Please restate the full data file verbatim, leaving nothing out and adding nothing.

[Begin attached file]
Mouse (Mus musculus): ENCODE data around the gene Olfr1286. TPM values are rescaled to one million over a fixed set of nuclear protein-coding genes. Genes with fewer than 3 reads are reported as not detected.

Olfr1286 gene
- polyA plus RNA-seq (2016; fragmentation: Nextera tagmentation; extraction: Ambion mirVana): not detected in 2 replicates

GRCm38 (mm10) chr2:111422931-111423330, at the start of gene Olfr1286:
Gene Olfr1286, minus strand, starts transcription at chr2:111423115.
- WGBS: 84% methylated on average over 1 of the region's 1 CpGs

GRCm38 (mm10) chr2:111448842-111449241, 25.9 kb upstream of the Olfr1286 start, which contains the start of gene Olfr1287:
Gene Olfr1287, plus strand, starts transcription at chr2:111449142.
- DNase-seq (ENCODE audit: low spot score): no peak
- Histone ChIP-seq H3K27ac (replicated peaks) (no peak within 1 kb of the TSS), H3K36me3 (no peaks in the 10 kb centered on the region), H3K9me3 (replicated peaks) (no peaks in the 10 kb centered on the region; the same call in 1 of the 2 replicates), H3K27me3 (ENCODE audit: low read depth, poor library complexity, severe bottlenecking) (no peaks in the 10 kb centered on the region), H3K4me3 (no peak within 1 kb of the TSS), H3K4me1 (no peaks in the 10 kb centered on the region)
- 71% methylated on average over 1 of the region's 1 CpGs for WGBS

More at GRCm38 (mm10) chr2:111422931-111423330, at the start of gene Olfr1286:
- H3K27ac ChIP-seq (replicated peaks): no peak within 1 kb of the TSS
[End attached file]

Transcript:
Mouse (Mus musculus): ENCODE data around the gene Olfr1286. TPM values are rescaled to one million over a fixed set of nuclear protein-coding genes. Genes with fewer than 3 reads are reported as not detected.

Olfr1286 gene
- polyA plus RNA-seq (2016; fragmentation: Nextera tagmentation; extraction: Ambion mirVana): not detected in 2 replicates

GRCm38 (mm10) chr2:111422931-111423330, at the start of gene Olfr1286:
Gene Olfr1286, minus strand, starts transcription at chr2:111423115.
- WGBS: 84% methylated on average over 1 of the region's 1 CpGs

GRCm38 (mm10) chr2:111448842-111449241, 25.9 kb upstream of the Olfr1286 start, which contains the start of gene Olfr1287:
Gene Olfr1287, plus strand, starts transcription at chr2:111449142.
- DNase-seq (ENCODE audit: low spot score): no peak
- Histone ChIP-seq H3K27ac (replicated peaks) (no peak within 1 kb of the TSS), H3K36me3 (no peaks in the 10 kb centered on the region), H3K9me3 (replicated peaks) (no peaks in the 10 kb centered on the region; the same call in 1 of the 2 replicates), H3K27me3 (ENCODE audit: low read depth, poor library complexity, severe bottlenecking) (no peaks in the 10 kb centered on the region), H3K4me3 (no peak within 1 kb of the TSS), H3K4me1 (no peaks in the 10 kb centered on the region)
- 71% methylated on average over 1 of the region's 1 CpGs for WGBS

More at GRCm38 (mm10) chr2:111422931-111423330, at the start of gene Olfr1286:
- H3K27ac ChIP-seq (replicated peaks): no peak within 1 kb of the TSS